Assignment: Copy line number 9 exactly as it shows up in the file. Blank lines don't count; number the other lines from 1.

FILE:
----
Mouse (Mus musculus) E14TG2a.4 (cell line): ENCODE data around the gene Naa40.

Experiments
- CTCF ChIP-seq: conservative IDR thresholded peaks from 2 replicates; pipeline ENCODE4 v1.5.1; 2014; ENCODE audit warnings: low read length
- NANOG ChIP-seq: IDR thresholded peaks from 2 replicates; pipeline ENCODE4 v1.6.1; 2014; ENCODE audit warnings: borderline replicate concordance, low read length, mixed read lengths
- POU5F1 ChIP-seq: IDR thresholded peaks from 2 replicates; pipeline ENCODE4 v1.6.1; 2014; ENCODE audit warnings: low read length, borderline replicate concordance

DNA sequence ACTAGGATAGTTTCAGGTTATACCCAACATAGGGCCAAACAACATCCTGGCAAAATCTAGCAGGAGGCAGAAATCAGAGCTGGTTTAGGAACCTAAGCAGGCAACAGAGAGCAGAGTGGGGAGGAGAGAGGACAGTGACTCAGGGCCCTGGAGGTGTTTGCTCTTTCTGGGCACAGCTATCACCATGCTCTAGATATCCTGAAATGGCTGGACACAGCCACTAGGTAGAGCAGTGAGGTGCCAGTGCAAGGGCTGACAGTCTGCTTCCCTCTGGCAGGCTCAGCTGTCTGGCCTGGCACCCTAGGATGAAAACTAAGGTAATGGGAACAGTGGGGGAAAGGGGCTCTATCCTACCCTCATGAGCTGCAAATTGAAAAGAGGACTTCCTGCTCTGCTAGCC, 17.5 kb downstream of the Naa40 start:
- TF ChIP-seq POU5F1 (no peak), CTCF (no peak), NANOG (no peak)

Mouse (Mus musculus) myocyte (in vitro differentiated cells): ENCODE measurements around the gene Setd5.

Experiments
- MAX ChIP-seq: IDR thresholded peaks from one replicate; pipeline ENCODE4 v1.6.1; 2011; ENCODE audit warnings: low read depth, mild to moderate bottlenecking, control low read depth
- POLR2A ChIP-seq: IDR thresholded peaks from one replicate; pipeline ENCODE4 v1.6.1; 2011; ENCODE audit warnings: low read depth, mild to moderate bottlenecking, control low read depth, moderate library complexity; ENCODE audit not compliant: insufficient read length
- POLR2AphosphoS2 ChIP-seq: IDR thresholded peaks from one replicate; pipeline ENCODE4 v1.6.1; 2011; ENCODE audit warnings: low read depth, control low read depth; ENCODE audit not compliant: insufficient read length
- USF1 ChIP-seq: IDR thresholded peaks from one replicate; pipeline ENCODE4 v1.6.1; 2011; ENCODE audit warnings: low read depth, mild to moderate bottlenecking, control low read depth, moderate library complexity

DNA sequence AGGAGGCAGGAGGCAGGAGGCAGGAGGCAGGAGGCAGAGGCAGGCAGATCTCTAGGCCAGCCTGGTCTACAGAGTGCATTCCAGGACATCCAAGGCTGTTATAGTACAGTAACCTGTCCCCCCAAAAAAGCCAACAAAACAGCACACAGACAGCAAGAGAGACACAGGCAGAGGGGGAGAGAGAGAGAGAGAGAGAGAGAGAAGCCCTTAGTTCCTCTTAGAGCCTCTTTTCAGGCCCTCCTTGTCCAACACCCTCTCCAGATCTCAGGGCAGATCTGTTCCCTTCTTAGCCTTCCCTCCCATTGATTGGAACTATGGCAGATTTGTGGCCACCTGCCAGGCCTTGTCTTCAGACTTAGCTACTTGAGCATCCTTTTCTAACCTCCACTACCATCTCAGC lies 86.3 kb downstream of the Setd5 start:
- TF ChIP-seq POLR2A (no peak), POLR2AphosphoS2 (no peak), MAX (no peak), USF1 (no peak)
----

Experiments